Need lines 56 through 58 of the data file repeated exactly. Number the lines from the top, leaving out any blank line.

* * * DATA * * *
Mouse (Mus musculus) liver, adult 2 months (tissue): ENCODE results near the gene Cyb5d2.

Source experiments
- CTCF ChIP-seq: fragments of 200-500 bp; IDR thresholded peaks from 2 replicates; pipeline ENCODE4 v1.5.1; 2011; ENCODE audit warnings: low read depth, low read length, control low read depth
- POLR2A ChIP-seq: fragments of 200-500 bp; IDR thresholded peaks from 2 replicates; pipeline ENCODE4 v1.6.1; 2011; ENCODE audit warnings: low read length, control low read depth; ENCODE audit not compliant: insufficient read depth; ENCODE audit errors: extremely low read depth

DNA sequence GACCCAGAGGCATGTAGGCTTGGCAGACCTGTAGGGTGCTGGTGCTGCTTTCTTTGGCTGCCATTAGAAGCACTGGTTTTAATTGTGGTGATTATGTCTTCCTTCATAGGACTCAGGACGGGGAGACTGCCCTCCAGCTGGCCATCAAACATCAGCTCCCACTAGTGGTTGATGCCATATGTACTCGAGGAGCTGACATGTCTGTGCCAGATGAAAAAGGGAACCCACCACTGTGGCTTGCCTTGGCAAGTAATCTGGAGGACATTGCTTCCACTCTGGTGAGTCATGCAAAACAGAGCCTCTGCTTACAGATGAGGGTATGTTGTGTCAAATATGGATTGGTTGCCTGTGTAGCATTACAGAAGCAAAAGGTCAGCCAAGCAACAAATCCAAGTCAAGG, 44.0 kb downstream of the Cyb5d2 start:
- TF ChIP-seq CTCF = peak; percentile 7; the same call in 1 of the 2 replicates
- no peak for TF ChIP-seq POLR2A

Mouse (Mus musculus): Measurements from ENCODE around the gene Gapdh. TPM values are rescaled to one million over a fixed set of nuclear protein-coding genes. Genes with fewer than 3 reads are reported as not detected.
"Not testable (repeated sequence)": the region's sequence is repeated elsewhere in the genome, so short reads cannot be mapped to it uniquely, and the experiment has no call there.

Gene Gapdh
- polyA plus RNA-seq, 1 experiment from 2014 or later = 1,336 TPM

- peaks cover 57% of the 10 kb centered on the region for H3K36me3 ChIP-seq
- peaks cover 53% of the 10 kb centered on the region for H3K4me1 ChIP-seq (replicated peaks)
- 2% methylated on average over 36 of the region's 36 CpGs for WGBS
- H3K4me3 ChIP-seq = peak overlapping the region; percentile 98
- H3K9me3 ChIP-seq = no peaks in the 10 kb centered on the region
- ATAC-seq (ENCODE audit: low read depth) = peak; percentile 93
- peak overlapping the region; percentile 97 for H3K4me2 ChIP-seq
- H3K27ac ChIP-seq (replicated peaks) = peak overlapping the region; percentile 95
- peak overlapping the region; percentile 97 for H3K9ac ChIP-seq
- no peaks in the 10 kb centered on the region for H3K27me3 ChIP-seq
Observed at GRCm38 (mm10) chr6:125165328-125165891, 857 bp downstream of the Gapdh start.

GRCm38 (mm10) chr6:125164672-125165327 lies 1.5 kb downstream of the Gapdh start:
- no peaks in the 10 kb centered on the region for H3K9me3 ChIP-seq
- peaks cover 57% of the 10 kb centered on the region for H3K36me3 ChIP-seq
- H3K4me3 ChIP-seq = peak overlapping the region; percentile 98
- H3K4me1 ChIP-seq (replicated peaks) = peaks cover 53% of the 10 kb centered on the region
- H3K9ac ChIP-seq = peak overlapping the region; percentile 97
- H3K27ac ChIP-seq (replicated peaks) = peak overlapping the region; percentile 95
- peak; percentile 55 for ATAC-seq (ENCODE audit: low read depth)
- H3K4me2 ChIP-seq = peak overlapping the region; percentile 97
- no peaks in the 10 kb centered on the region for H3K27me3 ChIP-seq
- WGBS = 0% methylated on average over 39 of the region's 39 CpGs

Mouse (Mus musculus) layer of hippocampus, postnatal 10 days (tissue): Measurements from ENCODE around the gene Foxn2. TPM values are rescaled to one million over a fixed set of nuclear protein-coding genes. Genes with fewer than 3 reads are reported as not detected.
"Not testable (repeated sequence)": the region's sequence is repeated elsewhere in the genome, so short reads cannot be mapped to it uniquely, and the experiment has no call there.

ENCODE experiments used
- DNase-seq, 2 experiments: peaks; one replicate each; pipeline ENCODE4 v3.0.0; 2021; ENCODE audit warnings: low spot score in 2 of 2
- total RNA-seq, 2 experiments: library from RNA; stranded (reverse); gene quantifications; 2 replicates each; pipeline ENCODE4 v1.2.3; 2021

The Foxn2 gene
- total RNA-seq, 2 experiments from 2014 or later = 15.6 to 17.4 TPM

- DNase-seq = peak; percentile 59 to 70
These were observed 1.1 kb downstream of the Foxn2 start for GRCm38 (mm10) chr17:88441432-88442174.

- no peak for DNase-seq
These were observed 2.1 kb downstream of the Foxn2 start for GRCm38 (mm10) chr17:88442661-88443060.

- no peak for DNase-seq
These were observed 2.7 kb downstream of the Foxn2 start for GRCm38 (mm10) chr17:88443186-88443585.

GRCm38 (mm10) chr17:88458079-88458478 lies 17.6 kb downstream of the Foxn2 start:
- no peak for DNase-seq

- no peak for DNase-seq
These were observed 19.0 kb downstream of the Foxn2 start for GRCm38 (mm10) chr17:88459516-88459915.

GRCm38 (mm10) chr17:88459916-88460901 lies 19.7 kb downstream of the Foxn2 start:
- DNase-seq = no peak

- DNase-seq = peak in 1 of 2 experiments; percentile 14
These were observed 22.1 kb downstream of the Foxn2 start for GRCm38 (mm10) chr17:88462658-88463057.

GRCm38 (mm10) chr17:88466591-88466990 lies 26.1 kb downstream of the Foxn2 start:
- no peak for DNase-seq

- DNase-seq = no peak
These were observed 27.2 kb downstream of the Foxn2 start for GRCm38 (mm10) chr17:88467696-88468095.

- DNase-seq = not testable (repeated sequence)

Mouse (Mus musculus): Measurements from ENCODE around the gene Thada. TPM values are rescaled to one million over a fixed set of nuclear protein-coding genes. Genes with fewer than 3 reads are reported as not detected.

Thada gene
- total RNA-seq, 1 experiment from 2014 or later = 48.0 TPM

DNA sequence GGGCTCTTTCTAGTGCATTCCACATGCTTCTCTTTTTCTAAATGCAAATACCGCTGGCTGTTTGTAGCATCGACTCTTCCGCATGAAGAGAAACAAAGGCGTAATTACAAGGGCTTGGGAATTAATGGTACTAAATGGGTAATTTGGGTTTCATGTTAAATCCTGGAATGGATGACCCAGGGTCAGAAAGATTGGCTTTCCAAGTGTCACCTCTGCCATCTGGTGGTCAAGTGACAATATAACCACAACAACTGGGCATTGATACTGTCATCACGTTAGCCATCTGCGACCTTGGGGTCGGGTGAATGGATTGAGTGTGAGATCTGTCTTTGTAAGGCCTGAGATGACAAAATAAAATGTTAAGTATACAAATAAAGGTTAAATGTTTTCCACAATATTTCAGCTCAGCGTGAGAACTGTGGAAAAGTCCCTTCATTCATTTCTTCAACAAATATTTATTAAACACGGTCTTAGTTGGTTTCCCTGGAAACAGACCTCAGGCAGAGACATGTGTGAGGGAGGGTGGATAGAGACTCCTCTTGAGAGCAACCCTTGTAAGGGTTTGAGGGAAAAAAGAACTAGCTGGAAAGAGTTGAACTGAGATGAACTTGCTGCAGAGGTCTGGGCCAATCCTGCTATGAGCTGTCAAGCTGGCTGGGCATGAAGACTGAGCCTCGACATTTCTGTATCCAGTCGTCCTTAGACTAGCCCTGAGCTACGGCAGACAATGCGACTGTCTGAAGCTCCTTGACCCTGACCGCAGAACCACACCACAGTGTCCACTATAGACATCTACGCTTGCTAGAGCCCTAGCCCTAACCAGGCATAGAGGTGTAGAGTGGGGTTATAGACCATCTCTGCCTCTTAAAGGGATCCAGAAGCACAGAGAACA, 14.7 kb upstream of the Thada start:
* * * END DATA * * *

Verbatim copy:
- no peak for DNase-seq

- DNase-seq = no peak
These were observed 27.2 kb downstream of the Foxn2 start for GRCm38 (mm10) chr17:88467696-88468095.